So in this next set of lectures, we'll continue our journey,

taking what we've got in the sample to make a statement about the larger unknown

population truths.

So with confidence intervals, we've started with our estimates.

And subtracted a fixed number of standard errors,

using the properties of the central limit theorem to get an interval that

likely contained the unknown population truth.

But when we're comparing two populations through two samples,

there's another approach we can take.

We can instead start with two possibilities for the truth,

and then choose between one of them based on the results from the same data we would

use to create a confidence interval.

And this approach is called statistical hypothesis testing.

And there's many hypothesis tests depending on the outcomes we're looking at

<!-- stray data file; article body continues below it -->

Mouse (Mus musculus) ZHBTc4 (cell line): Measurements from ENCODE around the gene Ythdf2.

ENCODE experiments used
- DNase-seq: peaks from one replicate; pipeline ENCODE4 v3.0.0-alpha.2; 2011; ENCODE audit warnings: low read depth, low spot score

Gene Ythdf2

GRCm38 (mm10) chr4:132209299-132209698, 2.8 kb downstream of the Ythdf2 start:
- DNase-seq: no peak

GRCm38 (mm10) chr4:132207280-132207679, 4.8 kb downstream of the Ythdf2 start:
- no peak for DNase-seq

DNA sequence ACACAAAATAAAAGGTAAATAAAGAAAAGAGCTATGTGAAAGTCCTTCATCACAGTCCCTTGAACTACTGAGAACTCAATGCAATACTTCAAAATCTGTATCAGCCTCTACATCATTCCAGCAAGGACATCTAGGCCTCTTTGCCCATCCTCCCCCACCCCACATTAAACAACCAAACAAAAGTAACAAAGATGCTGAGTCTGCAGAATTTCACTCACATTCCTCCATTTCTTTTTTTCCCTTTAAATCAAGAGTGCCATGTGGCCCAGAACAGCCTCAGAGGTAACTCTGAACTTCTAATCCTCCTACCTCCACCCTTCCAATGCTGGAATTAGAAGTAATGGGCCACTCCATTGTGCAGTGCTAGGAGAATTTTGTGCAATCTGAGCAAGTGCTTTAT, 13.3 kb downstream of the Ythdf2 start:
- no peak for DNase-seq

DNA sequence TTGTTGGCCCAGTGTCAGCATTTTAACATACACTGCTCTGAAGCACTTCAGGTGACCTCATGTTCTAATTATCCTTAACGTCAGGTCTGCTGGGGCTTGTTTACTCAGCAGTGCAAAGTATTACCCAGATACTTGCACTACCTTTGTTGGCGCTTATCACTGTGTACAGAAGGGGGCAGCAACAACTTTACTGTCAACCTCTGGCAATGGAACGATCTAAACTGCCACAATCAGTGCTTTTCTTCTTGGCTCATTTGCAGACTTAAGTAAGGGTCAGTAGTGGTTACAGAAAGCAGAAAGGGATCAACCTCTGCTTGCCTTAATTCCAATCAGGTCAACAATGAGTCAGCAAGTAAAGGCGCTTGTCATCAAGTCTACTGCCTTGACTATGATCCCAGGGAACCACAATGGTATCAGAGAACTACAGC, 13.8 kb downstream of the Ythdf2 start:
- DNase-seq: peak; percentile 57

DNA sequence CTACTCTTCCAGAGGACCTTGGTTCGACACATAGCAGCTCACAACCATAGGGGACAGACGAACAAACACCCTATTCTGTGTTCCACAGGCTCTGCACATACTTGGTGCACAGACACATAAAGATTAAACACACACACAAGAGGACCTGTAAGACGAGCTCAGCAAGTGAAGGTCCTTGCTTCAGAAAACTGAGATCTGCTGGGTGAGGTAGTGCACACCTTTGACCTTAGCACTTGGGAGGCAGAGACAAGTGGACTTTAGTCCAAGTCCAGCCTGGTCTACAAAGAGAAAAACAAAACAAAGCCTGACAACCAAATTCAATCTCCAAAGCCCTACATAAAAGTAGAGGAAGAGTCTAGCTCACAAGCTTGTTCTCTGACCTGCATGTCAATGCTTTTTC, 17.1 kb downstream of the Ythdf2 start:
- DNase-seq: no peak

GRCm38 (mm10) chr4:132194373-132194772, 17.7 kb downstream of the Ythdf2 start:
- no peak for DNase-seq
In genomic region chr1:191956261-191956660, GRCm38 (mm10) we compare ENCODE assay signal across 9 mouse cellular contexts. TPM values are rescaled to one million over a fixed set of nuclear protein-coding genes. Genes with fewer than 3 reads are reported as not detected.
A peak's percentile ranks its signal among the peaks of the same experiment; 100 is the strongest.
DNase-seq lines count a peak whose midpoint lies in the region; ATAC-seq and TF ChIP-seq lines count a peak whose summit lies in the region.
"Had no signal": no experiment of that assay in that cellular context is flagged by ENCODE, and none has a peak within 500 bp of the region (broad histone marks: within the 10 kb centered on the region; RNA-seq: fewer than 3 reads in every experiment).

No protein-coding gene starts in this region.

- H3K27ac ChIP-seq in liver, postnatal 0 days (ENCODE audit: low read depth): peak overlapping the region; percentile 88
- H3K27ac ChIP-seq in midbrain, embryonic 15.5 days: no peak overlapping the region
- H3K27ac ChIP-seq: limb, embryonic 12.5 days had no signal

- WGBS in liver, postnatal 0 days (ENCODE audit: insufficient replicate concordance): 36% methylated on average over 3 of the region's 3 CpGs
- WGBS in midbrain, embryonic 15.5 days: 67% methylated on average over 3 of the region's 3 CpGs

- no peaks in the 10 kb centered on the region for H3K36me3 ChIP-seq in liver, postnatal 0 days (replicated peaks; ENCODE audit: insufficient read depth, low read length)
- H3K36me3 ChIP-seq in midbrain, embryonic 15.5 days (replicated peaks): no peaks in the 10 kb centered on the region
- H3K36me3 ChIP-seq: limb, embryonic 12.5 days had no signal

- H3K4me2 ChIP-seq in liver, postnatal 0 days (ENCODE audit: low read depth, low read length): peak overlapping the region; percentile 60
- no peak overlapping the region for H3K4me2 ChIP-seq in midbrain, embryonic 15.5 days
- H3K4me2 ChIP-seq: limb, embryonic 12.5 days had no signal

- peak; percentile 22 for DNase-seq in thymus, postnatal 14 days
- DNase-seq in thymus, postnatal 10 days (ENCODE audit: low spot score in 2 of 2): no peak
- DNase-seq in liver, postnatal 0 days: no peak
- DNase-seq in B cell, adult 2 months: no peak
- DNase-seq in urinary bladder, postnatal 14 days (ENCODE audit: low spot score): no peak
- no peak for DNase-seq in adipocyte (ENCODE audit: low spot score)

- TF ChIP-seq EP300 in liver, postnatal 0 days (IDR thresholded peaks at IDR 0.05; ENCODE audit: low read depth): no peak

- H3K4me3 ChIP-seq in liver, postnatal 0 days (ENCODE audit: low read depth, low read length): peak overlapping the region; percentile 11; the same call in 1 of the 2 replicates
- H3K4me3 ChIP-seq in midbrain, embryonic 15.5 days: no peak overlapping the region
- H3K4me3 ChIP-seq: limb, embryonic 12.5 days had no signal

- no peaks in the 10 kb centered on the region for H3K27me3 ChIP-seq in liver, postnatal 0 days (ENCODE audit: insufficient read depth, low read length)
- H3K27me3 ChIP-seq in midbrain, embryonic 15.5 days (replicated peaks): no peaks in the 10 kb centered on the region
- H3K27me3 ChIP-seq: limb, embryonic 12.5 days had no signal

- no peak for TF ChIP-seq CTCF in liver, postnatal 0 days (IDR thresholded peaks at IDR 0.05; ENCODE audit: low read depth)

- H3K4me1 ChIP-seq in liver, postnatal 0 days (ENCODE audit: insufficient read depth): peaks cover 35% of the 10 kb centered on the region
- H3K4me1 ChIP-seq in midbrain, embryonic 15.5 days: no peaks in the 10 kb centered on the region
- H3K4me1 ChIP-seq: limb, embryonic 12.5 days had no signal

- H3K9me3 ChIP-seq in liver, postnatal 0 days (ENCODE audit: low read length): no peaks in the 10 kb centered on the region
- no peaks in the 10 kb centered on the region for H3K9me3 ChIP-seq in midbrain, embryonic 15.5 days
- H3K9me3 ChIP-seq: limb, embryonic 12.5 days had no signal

to compare, whether they be means, proportions, incidence rates, etc.

But they all take the same approach, and it's only the mechanics that change.

One of the biggest known numbers in statistics is the p-value, and

that's pretty much the end result of a hypothesis test.

And we'll talk about how hypothesis tests and

confidence intervals are complementary.

But really there's a lot more information about what you're trying to understand in

a confidence interval than there is in a result from a hypothesis test.

So while p-values have a place, and

we certainly want to recognize what they can tell us, we'll be constantly checking

in throughout these next two lecture sets as to what they can't tell us as well.

So we'll begin our journey in this lecture by comparing means between two

populations, both in the paired and unpaired study designs.

And then we'll debrief a bit on the p-value for the first time.

And then in the following set of lectures after this,

we'll do more hypothesis testing for comparing proportions and

incidence rates between two populations, and again debrief on the p-value.